Looking, Creating, Feeling: With Art you have it all

Don’t you just wish you could touch a work of art in a gallery or a museum? There are all of those strokes on the canvas or a shiny metal of a huge sculpture that moves when you breathe on it. Sometimes you can even see fingerprints in the surface of a clay pot. If you could only see if the size of the artist’s thumb matches your own…

BeepBeepBeepBeepBeeeeeeeep…back up, ma’am.

Mark Rothko left specific instructions that he wanted his paintings to be seen up close, 6” away to be exact. Then the Viewer would be enveloped by the massive, deceptively- simple blocks of color. As you stood there almost touching the painting, you would be in another state of mind and wrapped quietly in his blanket of emotion.

When I saw my first Rothko, I could stand that closely. No alarms were installed in the museum then, and security guards spent most of their time asking (no…ordering) Viewers not to touch. I wasn’t THAT close, just trying to guesstimate 6” from my nose to the canvas.

Now, alarms do the work for them, and the guards have to resort to cruising through Facebook to pass the hours.

Next time, you’re in a museum, shock them by asking, “Hey, what’s your favorite piece in this exhibit?” You might be surprised at how they perk up! They know more about that show than anyone realizes and would appreciate the distraction. After all, they’re not guards at Buckingham Palace who would lose their jobs if they smiled.

Nevertheless, I still don’t think they’re going to let you touch a work of art no matter how much you schmooze and fake interest in their artistic opinion. Oh, that’s just a hunch…not that I’ve tried it or anything…

BONUS post: Nah...I'm not an Air-quote Artist Either

There are Artists and then there are air-quote Artists. The “Artists” are those who make a ton of money selling themselves, may or may not be good at creating art and will be remembered in an art anthology somewhere forever.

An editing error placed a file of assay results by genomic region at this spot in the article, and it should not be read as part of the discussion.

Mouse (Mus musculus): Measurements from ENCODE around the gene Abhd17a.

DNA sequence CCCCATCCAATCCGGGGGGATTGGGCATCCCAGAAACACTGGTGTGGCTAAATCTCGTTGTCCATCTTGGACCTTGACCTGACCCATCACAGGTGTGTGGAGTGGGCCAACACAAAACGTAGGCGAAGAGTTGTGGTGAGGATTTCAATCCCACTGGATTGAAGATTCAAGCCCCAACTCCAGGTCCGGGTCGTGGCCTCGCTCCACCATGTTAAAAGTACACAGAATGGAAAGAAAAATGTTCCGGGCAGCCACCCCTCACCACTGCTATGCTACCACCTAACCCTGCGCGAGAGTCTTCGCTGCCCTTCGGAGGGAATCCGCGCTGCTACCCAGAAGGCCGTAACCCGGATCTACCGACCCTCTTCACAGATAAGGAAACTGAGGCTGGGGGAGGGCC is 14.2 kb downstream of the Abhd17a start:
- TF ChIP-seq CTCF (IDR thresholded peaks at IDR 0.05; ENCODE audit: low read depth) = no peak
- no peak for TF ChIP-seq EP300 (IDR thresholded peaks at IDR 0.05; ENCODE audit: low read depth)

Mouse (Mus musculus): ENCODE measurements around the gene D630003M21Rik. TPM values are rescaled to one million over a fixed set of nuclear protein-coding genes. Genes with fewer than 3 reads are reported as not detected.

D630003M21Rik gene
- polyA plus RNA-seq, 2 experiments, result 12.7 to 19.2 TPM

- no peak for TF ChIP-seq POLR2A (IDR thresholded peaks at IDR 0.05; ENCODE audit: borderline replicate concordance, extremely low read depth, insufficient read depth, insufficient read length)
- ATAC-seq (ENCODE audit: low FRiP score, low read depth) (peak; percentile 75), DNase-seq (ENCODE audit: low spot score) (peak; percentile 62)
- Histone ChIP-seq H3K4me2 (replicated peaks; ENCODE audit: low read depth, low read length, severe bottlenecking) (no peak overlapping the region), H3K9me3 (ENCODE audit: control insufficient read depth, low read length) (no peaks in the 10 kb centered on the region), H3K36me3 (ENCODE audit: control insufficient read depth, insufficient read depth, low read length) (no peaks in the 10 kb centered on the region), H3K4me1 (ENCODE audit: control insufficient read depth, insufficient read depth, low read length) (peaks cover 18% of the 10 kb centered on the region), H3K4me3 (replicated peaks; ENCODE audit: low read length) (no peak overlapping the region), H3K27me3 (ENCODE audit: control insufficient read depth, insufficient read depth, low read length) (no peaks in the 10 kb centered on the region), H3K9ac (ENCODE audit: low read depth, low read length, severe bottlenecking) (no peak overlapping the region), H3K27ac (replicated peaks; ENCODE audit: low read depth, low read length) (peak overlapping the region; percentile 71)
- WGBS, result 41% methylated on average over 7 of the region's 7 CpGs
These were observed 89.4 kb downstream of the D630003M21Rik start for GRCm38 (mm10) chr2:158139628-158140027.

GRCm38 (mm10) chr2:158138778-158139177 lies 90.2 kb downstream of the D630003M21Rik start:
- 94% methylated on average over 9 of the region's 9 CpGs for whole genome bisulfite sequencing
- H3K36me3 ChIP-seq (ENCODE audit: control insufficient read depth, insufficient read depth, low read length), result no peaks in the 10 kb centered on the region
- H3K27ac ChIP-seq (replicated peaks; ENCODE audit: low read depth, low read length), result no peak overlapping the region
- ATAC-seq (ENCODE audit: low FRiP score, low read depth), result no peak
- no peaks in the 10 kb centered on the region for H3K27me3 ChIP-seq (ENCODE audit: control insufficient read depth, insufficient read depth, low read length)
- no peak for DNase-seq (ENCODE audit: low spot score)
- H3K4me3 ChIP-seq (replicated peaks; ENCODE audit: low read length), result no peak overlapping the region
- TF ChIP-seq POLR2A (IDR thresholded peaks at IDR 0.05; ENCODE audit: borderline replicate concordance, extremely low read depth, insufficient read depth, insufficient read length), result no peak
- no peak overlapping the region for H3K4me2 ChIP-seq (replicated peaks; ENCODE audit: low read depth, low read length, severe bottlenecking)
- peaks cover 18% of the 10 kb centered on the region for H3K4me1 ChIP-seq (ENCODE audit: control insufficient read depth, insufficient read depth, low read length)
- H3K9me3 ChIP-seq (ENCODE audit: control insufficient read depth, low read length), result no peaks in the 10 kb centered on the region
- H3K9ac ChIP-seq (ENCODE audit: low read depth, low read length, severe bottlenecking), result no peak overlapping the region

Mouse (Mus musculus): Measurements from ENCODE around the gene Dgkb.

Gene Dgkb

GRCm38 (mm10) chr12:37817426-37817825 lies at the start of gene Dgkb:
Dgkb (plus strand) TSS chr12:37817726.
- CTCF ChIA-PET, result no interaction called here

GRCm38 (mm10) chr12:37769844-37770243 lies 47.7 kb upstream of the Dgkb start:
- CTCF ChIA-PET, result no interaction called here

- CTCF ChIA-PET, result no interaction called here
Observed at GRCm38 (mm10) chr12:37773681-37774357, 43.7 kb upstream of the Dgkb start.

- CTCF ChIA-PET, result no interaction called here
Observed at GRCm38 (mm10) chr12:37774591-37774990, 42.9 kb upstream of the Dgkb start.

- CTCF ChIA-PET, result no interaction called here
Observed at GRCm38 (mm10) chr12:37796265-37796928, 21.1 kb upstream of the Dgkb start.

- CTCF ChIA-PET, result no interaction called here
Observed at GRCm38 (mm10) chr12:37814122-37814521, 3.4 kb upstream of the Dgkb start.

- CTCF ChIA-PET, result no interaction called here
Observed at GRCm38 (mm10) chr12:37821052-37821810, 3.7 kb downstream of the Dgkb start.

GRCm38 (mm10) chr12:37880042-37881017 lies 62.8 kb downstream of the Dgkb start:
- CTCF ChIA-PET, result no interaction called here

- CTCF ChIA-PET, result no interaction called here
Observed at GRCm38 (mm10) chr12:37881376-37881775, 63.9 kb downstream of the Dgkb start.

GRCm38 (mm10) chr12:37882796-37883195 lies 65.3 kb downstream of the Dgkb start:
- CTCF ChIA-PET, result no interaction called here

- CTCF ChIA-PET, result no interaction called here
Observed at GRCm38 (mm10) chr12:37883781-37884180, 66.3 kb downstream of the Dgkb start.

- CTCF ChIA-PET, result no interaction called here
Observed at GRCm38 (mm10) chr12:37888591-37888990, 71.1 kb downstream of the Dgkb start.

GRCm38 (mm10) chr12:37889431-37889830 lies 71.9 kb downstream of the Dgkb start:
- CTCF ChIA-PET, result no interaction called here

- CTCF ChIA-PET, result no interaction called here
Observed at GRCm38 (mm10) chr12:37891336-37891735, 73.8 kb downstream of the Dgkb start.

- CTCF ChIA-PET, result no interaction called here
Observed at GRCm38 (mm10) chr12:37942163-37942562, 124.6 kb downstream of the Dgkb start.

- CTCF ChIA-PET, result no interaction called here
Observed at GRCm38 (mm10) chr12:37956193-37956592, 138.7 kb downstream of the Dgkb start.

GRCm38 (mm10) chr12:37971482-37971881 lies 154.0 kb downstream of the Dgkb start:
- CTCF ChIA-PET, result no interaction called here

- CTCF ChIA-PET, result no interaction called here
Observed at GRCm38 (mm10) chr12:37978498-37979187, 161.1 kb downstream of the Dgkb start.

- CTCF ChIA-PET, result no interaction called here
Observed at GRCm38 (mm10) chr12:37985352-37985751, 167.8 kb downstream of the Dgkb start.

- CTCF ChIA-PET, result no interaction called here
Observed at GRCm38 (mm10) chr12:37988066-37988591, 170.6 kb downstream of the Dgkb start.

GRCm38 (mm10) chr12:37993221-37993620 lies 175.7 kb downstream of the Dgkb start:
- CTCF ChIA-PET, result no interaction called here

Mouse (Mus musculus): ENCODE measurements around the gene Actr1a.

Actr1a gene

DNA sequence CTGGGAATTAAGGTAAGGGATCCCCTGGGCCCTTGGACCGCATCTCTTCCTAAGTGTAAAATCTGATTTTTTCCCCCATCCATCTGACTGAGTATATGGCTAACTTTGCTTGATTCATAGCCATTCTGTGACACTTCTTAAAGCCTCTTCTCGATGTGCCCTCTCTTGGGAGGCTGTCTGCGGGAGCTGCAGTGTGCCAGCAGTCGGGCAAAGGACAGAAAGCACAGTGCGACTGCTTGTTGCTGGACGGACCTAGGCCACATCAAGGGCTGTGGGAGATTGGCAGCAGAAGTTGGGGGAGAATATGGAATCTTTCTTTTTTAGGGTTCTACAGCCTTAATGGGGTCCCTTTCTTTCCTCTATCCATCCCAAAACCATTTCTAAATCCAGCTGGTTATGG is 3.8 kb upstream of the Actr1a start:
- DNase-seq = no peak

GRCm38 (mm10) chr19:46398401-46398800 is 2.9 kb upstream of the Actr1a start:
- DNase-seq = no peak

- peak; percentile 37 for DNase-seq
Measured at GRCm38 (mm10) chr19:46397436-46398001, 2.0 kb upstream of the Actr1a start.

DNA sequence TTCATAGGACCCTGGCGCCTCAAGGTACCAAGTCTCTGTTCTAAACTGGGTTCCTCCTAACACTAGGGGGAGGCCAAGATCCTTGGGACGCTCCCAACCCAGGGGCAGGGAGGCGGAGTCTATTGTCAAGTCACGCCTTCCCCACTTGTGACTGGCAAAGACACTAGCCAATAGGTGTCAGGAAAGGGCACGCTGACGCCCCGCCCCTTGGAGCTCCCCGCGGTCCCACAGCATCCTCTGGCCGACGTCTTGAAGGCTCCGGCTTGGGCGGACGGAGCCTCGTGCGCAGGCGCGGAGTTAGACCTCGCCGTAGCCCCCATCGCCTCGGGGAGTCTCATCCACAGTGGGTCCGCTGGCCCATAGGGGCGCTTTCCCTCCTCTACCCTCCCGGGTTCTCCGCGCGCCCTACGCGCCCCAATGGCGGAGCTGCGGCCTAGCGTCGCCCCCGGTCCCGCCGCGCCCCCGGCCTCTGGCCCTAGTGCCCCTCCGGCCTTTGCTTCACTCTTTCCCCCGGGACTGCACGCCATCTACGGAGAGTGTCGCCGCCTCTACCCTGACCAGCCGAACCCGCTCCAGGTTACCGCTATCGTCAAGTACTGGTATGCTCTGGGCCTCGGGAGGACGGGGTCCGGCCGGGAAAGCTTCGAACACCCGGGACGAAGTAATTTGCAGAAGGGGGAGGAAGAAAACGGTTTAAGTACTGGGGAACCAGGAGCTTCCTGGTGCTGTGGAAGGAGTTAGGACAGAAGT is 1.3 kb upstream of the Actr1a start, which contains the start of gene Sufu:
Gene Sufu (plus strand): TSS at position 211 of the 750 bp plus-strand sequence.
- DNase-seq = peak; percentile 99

Then there are the rest of us…no, this isn’t a pity-fest. We’re obviously not the Top 1%, and it’s just the reality of the average working Artist. We make a few thousand selling our work, may or may not be good at creating art and we will probably never end up in an art history book of any kind.

What do we have that air-quote Artists don’t have? We have a big fat inventory of work! For every piece that sells, we probably have five more that didn’t sell and ten more that hit the garbage can.

That’s OK, we say, as we ungratefully take on the role of underdog. We’re having fun. Uh…to an extent, that’s part of it, but the fun is only a biproduct IF in fact you classify our work as “fun” (ooh…air-quote fun!)

It’s more of a reward for busting butt in the studio. It’s a self-pat on the back for taking precious time away from life to make something, anything, that gives us that warmth inside.

Yes, it would be great to share that goo-goo feeling with someone else, but just looking at art is not the same as generating a product. Fingers touching the oozing acrylic as it washes from a brush…scratching a surface with a straightened paper clip to form a line…falling in love with a tool for the sheer joy of ownership.

Silly to some, but hey, we could have worse quirks. If you live with us on a daily basis, give us this precious time to play. We may not be pulling in the big bucks or the fame, but we’re so gosh-gee-whiz happier for it.